It's been pondered for years whether or not humans could ever go extinct.
The scientists' findings are based on supercomputer climate models, which suggested that Earth will eventually heat to levels in which humans cannot survive.
"If we only look at humans' natural ability to survive extreme heat (no technology allowed) then there are several heat stress thresholds that can't be crossed in general," Alexander Farnsworth, lead author of the paper and senior research associate at the University of Bristol in the U.K., told Newsweek.
"Exposure to wet-bulb temperatures (which considers heat and moisture) above 35 degrees C [95 degrees F]. (this could be lower at 32 degrees C [89.6 F] recent research has suggested) for over six hours would be fatal (this even considers total inactivity, full shade, absence of clothing, and unlimited drinking water). Likewise, dry-bulb temperatures (what you measure of a thermometer) above 40 degrees C [104 F]. and low humidity for a sustained period of time is also lethal," he added.
However, Farnsworth added that it's plausible that humans could come up with further technological advancements that would allow humanity to survive.
"If we factor in technology, we can survive thanks to building environmentally controlled shelters with air conditioning. But we would likely have to build other facilities to house food production as well," he said.
The extreme heat - with temperatures between 104 and 158 degrees - have been anticipated because of increased carbon dioxide in the atmosphere and the fact that the sun would be producing 2.5 percent more radiation.
"In our study we show that global temperatures could be around 10-15 degrees Celsius [18-27 F] warmer than today and on just the land itself, it could be between 25-30 degrees Celsius [45-54 F] warmer on average than today," Farnsworth said.
Scientists predict that the extreme heat will become a major factor when the next supercontinent - Pangea Ultima - forms. At that time, only 8 to 16 percent of land on Earth would be habitable for mammals, the study concluded.
"We show that there are three main factors that drive to an extreme climate state that will render the Earth in 250 million years inhospitable. [Firstly,] without changing carbon dioxide concentrations in the atmosphere (kept at levels before the industrial revolution) and the sun's brightness (i.e. the amount of energy the sun emits) also at present-day levels and only changing where the continents and re-arranging them into a supercontinent we show that this alone raises land surface temperatures significantly, mainly due to most of the land surface being in the tropics now," Farnsworth said.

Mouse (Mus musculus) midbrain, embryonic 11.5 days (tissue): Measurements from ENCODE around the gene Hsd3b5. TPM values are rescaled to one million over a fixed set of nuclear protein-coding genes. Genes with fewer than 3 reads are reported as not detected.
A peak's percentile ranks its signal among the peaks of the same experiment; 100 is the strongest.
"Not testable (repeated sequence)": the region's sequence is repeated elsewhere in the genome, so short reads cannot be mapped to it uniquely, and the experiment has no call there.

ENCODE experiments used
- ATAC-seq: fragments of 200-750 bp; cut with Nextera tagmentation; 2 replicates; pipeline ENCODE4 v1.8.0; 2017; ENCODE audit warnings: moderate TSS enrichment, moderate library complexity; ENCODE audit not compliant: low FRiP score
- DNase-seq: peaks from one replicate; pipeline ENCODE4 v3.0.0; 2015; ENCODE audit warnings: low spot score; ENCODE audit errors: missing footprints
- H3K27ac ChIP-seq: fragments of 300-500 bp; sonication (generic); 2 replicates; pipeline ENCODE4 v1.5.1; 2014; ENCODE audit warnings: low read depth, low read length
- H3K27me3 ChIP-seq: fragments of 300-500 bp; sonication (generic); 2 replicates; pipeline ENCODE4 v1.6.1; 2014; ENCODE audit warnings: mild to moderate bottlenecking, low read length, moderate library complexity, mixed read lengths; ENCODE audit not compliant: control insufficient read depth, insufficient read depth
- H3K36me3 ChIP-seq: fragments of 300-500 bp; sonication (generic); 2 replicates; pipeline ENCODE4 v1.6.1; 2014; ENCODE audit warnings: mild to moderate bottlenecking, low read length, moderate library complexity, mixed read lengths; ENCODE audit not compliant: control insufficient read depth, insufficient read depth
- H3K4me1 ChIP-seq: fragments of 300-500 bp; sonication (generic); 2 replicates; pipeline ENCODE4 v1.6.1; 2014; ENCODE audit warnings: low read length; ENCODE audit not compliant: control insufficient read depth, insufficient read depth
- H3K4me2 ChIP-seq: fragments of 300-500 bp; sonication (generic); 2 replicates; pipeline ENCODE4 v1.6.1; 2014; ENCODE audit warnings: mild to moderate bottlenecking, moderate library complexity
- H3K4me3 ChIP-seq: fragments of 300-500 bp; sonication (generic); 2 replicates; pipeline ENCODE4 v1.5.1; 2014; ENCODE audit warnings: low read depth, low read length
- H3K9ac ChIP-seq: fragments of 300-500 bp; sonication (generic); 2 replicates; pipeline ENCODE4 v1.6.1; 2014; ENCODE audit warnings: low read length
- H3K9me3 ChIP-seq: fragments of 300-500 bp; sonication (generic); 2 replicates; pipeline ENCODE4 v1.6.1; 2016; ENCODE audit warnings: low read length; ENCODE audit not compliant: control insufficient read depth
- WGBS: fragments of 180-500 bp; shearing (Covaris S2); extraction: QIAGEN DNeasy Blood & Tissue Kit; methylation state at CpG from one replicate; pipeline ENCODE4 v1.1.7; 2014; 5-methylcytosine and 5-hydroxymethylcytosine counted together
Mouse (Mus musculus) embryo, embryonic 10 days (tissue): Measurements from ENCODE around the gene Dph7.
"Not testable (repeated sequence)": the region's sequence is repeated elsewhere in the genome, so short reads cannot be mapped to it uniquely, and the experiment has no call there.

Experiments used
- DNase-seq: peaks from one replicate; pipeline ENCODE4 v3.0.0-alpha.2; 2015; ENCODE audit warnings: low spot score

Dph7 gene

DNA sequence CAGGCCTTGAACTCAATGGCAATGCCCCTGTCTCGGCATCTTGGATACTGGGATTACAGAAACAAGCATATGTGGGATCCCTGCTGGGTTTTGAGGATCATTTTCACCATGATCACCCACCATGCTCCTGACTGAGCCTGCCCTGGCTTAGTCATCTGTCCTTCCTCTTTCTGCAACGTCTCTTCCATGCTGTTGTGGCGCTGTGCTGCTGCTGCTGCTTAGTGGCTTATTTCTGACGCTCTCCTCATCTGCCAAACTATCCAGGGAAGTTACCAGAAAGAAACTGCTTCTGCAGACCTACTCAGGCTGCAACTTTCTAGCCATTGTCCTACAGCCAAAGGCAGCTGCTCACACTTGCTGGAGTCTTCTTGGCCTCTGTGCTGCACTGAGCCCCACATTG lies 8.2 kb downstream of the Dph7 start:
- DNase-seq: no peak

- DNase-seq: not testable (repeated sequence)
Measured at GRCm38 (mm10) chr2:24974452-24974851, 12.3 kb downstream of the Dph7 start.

"The sun is around 2.5 percent brighter in 250 million years, adding more energy incident to the Earth further warming the world. [Additionally,] the tectonic assemblage of this supercontinent creates more volcanic degassing that is emitted to the atmosphere (we predict around 600 ppm CO2 being the likeliest)," Farnsworth added.
The study also notes that humans have become better able to withstand colder temperatures - but not hotter temperatures - over time.
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"As mammals generate their own body temperatures which are in general constant through thermoregulation, for instance for humans this is generally around 37 C [98.6 F]. When it gets hot, we cool down by sweating. This is the body's reaction to the body overheating to dissipate the heat. In order for the heat dissipation process to work, the surrounding air must be cooler than the skin, which must be cooler than the core body temperature," Farnsworth said.
"The cooler skin is then able to absorb excess heat from the core and release it into the environment. If the temperature is warmer than the temperature of the skin, metabolic heat cannot be easily released and potentially dangerous overheating can ensue depending on the magnitude and duration of the heat stress. Over sustained periods this overheating can lead to heatstroke that can cause brain tissue or other vital organs to swell, resulting in permanent damage," Farnsworth added.
Farnsworth noted that the extreme heat would also likely eliminate other mammals we rely on for things such as food sources.
"Plants, in general, do not like temperatures above 40 (there are some exceptions to this), unfortunately, much of the continent could experience temperatures in excess of this. Plants underpin the food pyramid, if you start to remove them over vast areas you stress the rest of the species (e.g. insects) who rely on them and subsequently the higher trophic level species that in turn rely on them as a food source," he said.
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